I’ve been playing and running tabletop RPGs since about 1991. In that time, I’ve mostly played D&D, though I like to try other systems when they strike my fancy or a good group is running them – the group is far more important to me than the system. Let me see if I can run through a list of all the systems I’ve ran or played a campaign in, in roughly chronological order of when I first played them.
- 2nd Edition D&D. I was a total Forgotten Realms fanboy when I first started gaming, due mostly to my introduction to RPGs being the old Gold Box games on the PC. Later on I enjoyed the Dark Sun setting and a variety of homebrewed settings.
- Alternity. I ran a StarCraft game that lasted a fair while, along with a horror game set in Colonial America that briefly used this system – it’s a setting I’ve used several times in several different game systems.
- GURPS. I played in a fairly long 1920s horror game that ended up bending genres quite a bit. I played a reporter who tended to get himself into trouble a lot. I’ve also ran and played in a fun Fallout game using GURPS, where I played a former Brotherhood of Steel scribe with a penchant for robotics.
- Fading Suns. This is a setting and system I enjoy, but can’t ever seem to come up with a good campaign idea for. I’ve played in two short-lived games that I quite liked, though.
- Deadlands Classic. I’m a big fan of the Deadlands setting – it’s great fun and is good for pulpy action and horror games, which I enjoy. I played and ran several campaigns using this system, though I was never too sold on the damage system – I strongly dislike hit location systems and the Wind system in DL Classic was a pain to use. I usually inject a strong helping of Cthulhu Mythos into Deadlands games I run – I prefer this to the faceless Reckoners or the War/Death/Pestilence/Famine angle.
- Old World of Darkness (Werewolf, mostly, along with occasional Mage elements). I’ve only played short games of this but really liked the backstory for Werewolf.
- 3rd Edition D&D, along with 3.5 when that came out. This was my go-to game for some time, since before it was released – I was cobbling together information from ENWorld and running a game with it as soon as I got together enough information to know I’d like it better than 2e.
- d20 Modern. I ran the Colonial America horror game using this system, as well as playing occasionally when someone else wanted to DM.
- Farscape (the d20 version). One of my good buddies is a huge Farscape fan, and has run short campaigns with this system several times. It was fun sci-fi, even though we wiped ourselves out on the first session in one of those campaigns.
- New World of Darkness. I adapted the mechanics of this run a Dresden Files game for two different gaming groups, both set in post-Katrina New Orleans. One involved a Dagon-worshipping cult trying to call up another hurricane. The other involved discovering and containing a nephilim (half-angel) loose upon the city.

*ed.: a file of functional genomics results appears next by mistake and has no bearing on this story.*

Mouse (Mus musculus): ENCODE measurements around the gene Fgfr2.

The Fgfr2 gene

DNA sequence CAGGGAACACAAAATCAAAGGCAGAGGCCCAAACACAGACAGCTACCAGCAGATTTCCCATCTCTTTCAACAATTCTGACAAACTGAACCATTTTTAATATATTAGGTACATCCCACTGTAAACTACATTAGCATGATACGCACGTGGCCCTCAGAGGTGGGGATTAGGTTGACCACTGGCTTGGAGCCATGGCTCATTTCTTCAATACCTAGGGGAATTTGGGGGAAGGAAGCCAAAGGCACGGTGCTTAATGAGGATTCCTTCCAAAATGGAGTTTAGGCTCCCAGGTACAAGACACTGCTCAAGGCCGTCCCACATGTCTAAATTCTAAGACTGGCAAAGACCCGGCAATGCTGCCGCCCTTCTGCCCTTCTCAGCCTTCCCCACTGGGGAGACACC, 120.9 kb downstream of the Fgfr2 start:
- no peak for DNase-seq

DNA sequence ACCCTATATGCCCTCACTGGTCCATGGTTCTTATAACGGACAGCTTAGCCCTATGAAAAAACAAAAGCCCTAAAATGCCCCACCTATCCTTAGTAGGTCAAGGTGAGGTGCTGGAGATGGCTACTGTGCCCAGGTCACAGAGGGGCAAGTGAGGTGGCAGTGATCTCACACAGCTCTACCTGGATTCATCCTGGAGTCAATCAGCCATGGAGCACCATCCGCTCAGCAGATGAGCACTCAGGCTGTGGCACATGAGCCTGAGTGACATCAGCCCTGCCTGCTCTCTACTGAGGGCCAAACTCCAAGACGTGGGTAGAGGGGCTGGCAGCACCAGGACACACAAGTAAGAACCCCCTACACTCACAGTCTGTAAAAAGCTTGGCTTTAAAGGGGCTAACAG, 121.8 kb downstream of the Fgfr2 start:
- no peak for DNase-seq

- Champions. A couple in my most stable and long-running gaming group back in Kansas are huge Champions fans, and we have played this a few times as a change of pace from D&D. I’m not a huge supers fan, but we always had a good time because they’re such big fans of the supers genre, and they made it fun.
- Star Wars (I believe the newer version of the d20-based game). We didn’t actually play Star Wars, the GM was using this system for a sort of sci-fi post-apocalyptic game where the Earth was destroyed but its colonies survived and fractured apart.
- 4th Edition D&D. I’ve played this a few times, and wasn’t super enthusiastic about it. I don’t like how much all the classes feel the same. I’ve played a human paladin, a shifter avenger, and a thri-kreen monk. Seems like it would be a really easy game to run, though, which has quite a bit of appeal.
- Pathfinder. I’ve played this for several years now, since shortly after 4e was released. I played several longer campaigns of it in Kansas, and since moving to Alaska have been running Pathfinder Society games pretty regularly. It’s OK; it’s nice to have the work done for me in PFS as a GM, and it gives me a chance to actually play occasionally, which I don’t otherwise get. The system is creaky and overcomplicated for me nowadays, and I don’t like it when I have to write up the opposition – way too much work for me to want to do that.
- Savage Worlds. I’ve been running a Savage Worlds for years now, ever since I discovered it and became a huge fan of the system. As I said before, I’m a big Deadlands fan, and I’ve run two longer Deadlands games now as well as an Iron Kingdoms game. The first Deadlands game was a rough adaptation of the TV show Deadwood; the second was an adaptation of the Call of Cthulhu Masks of Nyarlathotep mega-campaign into a years-long Deadlands game that took the PCs on a world tour in a zeppelin. After moving to Alaska, I put together a group and ran an Iron Kingdoms game using my own conversion of that setting to the Savage Worlds rules.